DANCING AROUND THE LAW: Dance, as a specific art form, tends to be rather difficult to catalogue. How can anyone set down on paper the mere motions of a body, let alone the passion and theory behind the dance? This conundrum has always caused legal problems for dance companies wanting to put on productions of famously choreographed works, and dancers say U.S. intellectual property law is getting in the way of their art. Boston Globe 02/25/01

DANCE AS A BUSINESS: While most dance companies struggle with paying the rent, the 11-member David Parsons Company "operates firmly in the black with a remarkable 90 percent earned income, and has been touring roughly 40 weeks a year. Four months ago, the company moved into a brand new building on 42d Street in Manhattan, affording it a 1,500-square-foot office and luxurious rehearsal space." Boston Globe 02/18/01

GOT US A DANCE COMPANY - NOW WHAT? The celebrated Jose Limón Dance Company comes to San Jose, and "only about 50 bodies filled the nearly 500-seat theater. Such a low turnout brings up the question, once again, about the status of the arts in San Jose. Is the community willing to support the best that the performing arts world has to offer? Are arts marketers willing to roll up their sleeves and promote such work? If not, why would a company like Limón bother to return?" San Jose Mercury News 11/13/00

THE RIGHT DIRECTION: The National Ballet of Canada will lose only $165,000 this year, compared to the $1 million it lost last year. National Post (Canada) 10/30/00

MENTORING & THE ART OF CHOREOGRAPHY: Where are the mentors for today's choreographers? Who helps midwife a dance and develop it into something finished, something unique? Boston Herald 09/24/00

OH OH OHIO: Ohio Ballet is on the ropes - artistically and financially. "This is a shocking predicament for a 32-year-old dance troupe that has long maintained a reputation for no-frills productions and fiscal responsibility. Over the years, many subscribers said they preferred the Akron company’s bare-bones style to the extravagance of Cleveland San Jose Ballet, and they also appreciated the skillful management and strong board commitment that kept Ohio Ballet from having to beg for bailouts." The Plain Dealer (Cleveland) 08/20/00

TAKE A CHANCE ON DANCE: Is there any such thing as an avant-garde in dance? The Lincoln Center Festival keeps bravely asserting that there is. But this year's trio of "experimentalists" didn't do much to provide evidence for same. New York Magazine 08/07/00

THE NEW DANCE: The line between performance and entertainment has blurred considerably in the last few years. Riverdance, Matthew Bourne's 'Swan Lake' and most notably the teaming of the experimentalist Julie Taymor with Disney to produce Broadway's 'Lion King' have forged significant links between art and commerce. Choreographer Elizabeth Streb, herself a hybrid of working class roots and MacArthur Foundation 'genius grant' credentials, cites Ringling Brothers and Barnum & Bailey, Cirque du Soleil, Stomp, 'Bring In da Noise, Bring In da Funk' and Zingaro as precedents. New York Times 08/06/00 (one-time registration required for entry)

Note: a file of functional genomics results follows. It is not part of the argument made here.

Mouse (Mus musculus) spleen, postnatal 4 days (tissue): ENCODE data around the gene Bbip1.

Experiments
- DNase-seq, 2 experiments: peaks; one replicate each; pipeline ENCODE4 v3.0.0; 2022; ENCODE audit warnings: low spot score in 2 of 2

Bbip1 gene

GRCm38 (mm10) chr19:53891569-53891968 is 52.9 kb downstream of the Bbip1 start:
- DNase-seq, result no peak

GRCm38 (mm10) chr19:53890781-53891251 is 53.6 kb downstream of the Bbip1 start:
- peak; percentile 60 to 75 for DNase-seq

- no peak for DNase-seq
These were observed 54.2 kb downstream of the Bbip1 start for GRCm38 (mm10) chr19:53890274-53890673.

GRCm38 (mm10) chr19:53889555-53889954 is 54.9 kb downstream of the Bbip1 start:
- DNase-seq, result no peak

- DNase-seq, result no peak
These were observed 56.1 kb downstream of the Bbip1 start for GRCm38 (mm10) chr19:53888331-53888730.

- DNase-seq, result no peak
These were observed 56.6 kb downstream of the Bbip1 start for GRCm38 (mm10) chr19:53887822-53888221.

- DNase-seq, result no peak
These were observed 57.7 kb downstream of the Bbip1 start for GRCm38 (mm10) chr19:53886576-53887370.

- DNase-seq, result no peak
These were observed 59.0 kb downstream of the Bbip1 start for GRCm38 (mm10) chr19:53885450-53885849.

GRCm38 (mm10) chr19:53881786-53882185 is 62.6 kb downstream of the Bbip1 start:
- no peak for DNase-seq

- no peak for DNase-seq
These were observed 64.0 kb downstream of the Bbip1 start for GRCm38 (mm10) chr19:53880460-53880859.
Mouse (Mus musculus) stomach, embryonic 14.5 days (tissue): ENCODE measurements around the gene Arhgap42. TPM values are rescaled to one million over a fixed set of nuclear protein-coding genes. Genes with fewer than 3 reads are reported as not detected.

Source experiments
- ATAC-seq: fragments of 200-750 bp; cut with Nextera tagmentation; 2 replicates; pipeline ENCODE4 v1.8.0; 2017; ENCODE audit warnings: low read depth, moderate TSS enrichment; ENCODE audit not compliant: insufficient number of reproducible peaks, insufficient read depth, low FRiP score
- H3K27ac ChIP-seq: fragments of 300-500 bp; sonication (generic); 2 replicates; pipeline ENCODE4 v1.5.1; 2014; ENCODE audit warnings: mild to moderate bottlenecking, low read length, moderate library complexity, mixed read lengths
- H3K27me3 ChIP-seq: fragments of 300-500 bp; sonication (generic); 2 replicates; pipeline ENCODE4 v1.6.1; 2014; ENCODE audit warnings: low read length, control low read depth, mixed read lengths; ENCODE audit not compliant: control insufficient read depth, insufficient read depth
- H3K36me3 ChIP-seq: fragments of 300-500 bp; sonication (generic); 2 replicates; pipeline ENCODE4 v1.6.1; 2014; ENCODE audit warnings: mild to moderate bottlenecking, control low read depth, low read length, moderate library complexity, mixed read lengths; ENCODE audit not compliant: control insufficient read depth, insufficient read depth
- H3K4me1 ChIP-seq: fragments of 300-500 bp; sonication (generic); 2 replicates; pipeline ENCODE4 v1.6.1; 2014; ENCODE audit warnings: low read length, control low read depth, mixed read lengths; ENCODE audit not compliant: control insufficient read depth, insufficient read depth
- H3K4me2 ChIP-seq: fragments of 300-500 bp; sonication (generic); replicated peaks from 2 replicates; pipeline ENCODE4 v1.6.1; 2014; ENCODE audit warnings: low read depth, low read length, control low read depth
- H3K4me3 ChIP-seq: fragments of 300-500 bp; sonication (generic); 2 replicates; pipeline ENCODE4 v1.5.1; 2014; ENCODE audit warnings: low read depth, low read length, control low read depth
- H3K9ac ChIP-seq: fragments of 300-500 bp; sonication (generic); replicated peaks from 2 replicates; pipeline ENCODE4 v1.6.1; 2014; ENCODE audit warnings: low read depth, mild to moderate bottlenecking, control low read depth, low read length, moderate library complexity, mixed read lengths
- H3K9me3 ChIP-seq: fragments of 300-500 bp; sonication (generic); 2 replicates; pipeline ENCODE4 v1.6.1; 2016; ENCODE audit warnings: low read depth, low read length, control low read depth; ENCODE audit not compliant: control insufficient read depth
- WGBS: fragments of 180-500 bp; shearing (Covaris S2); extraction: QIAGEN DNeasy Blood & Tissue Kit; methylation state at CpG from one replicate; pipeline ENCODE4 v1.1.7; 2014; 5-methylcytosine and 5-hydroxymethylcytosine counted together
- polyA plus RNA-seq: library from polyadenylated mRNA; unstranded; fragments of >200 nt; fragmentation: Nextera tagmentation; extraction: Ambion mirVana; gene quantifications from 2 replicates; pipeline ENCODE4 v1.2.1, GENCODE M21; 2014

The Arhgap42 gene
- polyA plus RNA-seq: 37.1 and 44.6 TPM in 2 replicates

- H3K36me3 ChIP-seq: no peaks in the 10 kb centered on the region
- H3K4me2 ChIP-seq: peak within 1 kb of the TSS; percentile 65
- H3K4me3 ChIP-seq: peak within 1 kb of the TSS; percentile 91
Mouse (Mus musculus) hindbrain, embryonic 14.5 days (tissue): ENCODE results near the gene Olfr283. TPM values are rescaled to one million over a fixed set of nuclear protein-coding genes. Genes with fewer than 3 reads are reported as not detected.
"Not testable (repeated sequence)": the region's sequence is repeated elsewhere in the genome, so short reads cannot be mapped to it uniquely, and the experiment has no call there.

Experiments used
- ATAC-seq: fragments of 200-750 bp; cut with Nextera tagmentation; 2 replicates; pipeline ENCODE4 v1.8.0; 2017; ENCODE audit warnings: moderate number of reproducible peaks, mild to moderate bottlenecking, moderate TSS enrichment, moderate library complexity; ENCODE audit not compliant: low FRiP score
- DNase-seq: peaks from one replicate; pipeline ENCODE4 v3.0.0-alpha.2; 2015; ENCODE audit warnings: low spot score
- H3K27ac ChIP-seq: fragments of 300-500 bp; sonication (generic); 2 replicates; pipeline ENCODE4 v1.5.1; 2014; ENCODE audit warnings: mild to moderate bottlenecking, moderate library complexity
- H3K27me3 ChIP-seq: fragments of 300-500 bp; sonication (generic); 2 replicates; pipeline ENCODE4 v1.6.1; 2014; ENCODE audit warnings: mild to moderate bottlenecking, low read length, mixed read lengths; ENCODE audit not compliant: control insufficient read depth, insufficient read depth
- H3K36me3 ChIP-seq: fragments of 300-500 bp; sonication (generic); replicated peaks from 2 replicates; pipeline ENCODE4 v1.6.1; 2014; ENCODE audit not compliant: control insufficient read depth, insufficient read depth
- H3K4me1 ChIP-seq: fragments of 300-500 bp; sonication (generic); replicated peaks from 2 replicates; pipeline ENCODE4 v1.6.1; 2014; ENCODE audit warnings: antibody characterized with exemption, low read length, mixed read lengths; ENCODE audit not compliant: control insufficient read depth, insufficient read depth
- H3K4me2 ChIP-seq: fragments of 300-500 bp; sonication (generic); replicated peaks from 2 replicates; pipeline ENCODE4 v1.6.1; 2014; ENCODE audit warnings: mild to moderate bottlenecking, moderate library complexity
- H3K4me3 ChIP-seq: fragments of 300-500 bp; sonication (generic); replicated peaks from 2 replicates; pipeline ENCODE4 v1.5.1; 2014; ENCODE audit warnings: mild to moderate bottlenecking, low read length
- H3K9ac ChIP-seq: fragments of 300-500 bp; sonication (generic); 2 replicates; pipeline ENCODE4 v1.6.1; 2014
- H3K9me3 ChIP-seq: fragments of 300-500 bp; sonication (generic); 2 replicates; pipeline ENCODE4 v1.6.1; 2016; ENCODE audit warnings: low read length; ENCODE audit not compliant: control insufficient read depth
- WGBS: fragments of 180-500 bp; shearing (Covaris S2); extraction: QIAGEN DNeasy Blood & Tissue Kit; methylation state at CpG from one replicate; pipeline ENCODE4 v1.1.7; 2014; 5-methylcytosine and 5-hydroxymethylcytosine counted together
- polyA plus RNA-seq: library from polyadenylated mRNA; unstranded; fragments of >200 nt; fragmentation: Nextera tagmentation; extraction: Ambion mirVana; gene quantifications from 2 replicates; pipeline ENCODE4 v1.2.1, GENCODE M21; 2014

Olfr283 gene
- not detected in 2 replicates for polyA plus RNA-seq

MONEYDANCE: "As a cultural phenomenon, Riverdance has been closely parsed from top to bottom, hailed by some as an expression of a confidently globe-conquering new Ireland, dismissed by others as a pile of Celtic clichés. What has been ignored, however, is the gargantuan financial muscle that promises to make Riverdance the country's biggest cultural export. The three Riverdance shows touring the world, along with their myriad merchandising spin-offs, have grossed an estimated £½ billion to date." The Sunday Times 07/09/00

DANCE COMPANY TAKES A YEAR OFF: Dance Connecticut, the one-year-old company founded out of the ashes of Hartford Ballet, surprises everyone and announces it will take a year off. The company - which had a well-received first season - will use the year to plan for the future, organizers say. Hartford Courant 06/04/00 

AND THE LATEST STAR ON BROADWAY? Dance. All the best shows gotta have it these days. St. Louis Post-Dispatch 06/04/00

FIRST AID: The National Dance Program gets a $6 million grant from the Doris Duke Foundation to support dance. "To date, the National Dance Project has reached approximately 820,000 people in 41 states, and provided production grants to 65 dance projects and touring grants to 271 presenters." Boston Globe 05/02/00

DANCING ON HISTORY: The Paris Opera Ballet was once one of the dullest dance companies on earth, complacent to a fault. But "nobody dances like the French," and today the oldest dance company in the world is also one of the most admired. The Telegraph (London)  04/26/00

GOTTA DANCE: Ballroom dancing is very hot right now. Not just in studios and nightclubs, but onstage too. "The way I see it, ballroom has existed in this sort of cocoon, in the studios and competitions. It was almost its own unique little world, like a step back in time. When you think of ballroom, you think of the slicked-back hair and the fake tans and the sequins.... We want to sort of deconstruct that myth." Christian Science Monitor 03/31/00

DANCE DREAMS: Dance in Boston has languished, but a resurgence of interest in a local choreography commissioning project sets up new hopes. Boston Globe 01/02/00

SUCCESSIVE SPLENDOR: Ten years ago the Alvin Ailey Dance Company was in the red. A decade into Judith Jamison's direction, now it's got the largest budget of any modern dance company and popular and critical success. "I don't think there's any doubt that Judy is the principal reason that Ailey is one of the few modern-dance companies that's survived the death of its founder," says Ailey board president Henry McGee. New York Magazine 12/29/99